Read our latest featured insights
Economic Cost of Skills Vacancies
Focus Area—Canadian Economics
Canadian Human Resources Metrics Benchmarking
Focus Area—Human Resources
Measuring Digital Trade
Transitioning to Jobs in the Clean Economy
Focus Area—Innovation & Technology
Inside the Powerful New Partnerships Reshaping Canada’s Major Project Landscape
Spokesperson: Matthew Belliveau
Updated: September 29, 2022
First Nations, Inuit, and Métis communities across Canada are emerging as successful major project leaders, but not all of them have the necessary resources to make informed decisions, manage risks, and finance large-scale investments in their futures.
Major projects are massive drivers of economic activity in Canada. Over the next decade, they are projected to generate $540 billion in capital spending while acting as a major source of job creation across all regions of the country.
Despite the profound impacts major projects can have on Indigenous lands, resources, and people, Indigenous communities have often lacked input into these development decisions. But they have persevered and secured legal victories asserting their rights. Many have also formed mutually beneficial relationships with industry to mitigate project impacts and produce community benefits.
Increasingly, Indigenous communities are seeking ownership in major projects. As co-owners, they can form deeper partnerships with industry and pursue greater decision-making power and long-term, stable revenue generation.
Our research explores the challenges Indigenous communities face and the best practices that industry, governments, and lenders use to support Indigenous ownership while delivering major projects on time and on budget.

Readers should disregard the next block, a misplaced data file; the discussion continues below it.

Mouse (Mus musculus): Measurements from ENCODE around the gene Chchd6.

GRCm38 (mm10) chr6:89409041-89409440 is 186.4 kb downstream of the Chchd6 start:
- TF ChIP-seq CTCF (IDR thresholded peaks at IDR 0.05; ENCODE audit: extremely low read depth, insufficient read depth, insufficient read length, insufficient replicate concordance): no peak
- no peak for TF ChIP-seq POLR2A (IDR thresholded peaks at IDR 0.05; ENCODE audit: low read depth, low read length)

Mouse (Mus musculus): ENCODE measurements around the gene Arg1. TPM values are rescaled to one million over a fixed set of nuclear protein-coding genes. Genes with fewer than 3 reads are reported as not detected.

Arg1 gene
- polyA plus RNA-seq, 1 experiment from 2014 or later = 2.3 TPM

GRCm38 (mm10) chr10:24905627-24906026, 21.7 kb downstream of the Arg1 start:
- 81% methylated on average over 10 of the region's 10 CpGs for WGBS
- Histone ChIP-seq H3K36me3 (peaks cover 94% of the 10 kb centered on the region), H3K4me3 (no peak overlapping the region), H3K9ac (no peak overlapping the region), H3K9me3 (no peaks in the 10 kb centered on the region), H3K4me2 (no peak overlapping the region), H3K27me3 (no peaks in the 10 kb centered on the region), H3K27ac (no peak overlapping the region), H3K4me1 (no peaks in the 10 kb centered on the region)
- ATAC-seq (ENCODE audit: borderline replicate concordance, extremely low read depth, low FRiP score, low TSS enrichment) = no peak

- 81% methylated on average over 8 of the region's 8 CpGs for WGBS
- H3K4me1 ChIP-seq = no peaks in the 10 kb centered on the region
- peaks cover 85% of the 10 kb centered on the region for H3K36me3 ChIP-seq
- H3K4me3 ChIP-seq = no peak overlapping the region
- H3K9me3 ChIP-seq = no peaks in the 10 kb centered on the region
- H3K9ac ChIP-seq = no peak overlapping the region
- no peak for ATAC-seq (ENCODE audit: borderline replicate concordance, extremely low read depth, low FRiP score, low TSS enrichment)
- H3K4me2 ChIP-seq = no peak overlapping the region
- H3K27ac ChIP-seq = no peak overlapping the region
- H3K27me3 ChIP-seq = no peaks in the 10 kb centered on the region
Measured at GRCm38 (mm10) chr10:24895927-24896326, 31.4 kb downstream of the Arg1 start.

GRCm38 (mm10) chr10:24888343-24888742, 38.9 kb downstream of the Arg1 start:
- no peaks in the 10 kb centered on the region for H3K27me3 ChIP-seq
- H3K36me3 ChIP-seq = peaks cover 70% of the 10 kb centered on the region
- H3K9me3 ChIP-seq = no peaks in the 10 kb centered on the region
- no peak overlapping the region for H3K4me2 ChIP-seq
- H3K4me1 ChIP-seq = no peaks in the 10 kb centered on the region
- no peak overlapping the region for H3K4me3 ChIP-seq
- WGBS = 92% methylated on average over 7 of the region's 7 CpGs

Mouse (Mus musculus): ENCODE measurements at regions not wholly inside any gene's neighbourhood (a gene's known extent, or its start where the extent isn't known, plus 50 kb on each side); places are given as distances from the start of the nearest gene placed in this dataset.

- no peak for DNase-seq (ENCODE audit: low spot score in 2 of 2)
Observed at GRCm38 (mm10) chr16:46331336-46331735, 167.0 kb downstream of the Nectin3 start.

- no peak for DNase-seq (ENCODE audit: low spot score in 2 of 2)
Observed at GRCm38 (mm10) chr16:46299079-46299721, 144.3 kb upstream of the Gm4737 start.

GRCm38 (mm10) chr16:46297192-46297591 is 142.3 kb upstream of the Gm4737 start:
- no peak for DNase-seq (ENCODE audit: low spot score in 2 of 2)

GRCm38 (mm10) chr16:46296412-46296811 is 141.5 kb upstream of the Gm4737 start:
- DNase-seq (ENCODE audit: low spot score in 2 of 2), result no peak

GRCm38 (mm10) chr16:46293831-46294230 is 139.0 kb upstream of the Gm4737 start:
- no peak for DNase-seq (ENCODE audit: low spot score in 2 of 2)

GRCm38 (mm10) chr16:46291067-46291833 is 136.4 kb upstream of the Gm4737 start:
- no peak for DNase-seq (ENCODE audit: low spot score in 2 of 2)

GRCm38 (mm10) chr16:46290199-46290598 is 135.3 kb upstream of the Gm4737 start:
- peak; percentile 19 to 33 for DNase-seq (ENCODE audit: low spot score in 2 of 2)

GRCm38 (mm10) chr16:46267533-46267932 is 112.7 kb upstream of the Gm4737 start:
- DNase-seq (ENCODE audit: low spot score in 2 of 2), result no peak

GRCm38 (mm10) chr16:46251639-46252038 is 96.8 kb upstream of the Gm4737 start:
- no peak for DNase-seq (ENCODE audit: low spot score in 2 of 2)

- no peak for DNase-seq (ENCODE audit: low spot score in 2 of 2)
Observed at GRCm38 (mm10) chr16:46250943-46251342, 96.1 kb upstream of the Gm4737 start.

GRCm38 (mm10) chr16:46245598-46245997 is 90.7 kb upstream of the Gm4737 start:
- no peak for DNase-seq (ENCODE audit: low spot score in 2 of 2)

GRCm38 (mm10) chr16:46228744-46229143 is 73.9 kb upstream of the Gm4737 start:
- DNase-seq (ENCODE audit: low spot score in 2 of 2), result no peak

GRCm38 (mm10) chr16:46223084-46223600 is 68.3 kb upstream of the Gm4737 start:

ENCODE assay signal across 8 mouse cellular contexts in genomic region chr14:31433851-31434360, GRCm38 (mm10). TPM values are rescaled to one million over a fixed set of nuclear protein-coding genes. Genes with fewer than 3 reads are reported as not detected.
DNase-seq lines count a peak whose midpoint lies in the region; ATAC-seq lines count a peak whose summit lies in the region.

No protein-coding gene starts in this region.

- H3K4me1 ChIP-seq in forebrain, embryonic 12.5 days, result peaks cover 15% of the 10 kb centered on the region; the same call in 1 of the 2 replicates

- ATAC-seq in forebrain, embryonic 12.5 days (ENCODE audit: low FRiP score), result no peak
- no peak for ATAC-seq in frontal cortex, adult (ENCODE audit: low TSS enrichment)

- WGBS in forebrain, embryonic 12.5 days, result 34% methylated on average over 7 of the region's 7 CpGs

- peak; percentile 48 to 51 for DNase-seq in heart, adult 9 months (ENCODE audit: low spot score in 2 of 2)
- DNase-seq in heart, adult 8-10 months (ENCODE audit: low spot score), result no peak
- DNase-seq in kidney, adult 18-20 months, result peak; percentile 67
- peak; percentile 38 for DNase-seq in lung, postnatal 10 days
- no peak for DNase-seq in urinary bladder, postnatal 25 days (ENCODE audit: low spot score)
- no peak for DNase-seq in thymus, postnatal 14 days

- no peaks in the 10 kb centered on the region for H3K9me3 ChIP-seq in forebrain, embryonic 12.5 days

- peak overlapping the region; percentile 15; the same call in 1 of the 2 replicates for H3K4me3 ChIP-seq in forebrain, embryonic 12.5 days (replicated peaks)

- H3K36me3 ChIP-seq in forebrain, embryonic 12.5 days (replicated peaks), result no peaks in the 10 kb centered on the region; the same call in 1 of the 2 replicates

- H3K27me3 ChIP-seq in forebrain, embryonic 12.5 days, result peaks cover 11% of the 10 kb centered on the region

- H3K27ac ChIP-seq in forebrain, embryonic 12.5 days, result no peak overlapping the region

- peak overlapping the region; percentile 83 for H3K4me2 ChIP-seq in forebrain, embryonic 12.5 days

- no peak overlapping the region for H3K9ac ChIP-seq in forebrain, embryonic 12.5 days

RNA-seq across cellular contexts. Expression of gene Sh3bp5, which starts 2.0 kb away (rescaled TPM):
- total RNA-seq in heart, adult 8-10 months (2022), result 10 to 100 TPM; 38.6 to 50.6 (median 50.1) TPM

See our latest releases on Indigenous ownership.
Through early engagement, trust-based relationships, and creative transaction structures, Indigenous communities and project proponents are de-risking investments in major projects.
Most Indigenous communities lack access to affordable capital to acquire meaningful major project ownership. Successful but geographically limited financing programs must be expanded to address this issue.
Métis and Inuit communities lack access Indigenous-led institutions that facilitate major project ownership. A distinctions-based approach is needed to bridge this gap.
Remote communities can benefit from shared capacity and resources that take into account their small scale and funding programs that consider their low revenues and high project costs.
The federal government can further de-risk major project investments involving Indigenous co-owners by clarifying how its policies will impact project returns.
“Creative partnerships between Indigenous communities and industry have potential to deliver major projects with greater certainty and shared prosperity. Canada can be a world leader in supporting the efforts behind this momentum.”
Senior Research Associate
Indigenous ownership is rising across Canada’s $540 billion major project landscape, with the potential to unlock new investment and advance economic reconciliation. Driving this trend are Indigenous communities seeking stable, long-term revenues and greater decision-making power over projects impacting their territories. Industry is also awakening to the strengths and increased certainty Indigenous co-owners can bring to their operations.
Impact paper | 25-min read | September 29, 2022
Major project agreements are evolving in Canada. Indigenous groups are increasingly seeking equity agreements over other types of arrangements. Why is this significant? Equity gives Indigenous groups whole or part ownership in a company or project.
Online experience | 8-min read | February 7, 2022
For a deeper conversation on Indigenous ownership, please reach out to Matthew Belliveau
For all requests, including reports and interviews, please contact:
*From 8 a.m. to 5 p.m. ET; after hours, please send an e-mail.
Access to the Conference Board’s reports is free of charge to professional journalists upon request.
Our experts are available to share research insights. Contact us.
By submitting this form, you are consenting to receive marketing e-mails from The Conference Board of Canada. You can unsubscribe at any time.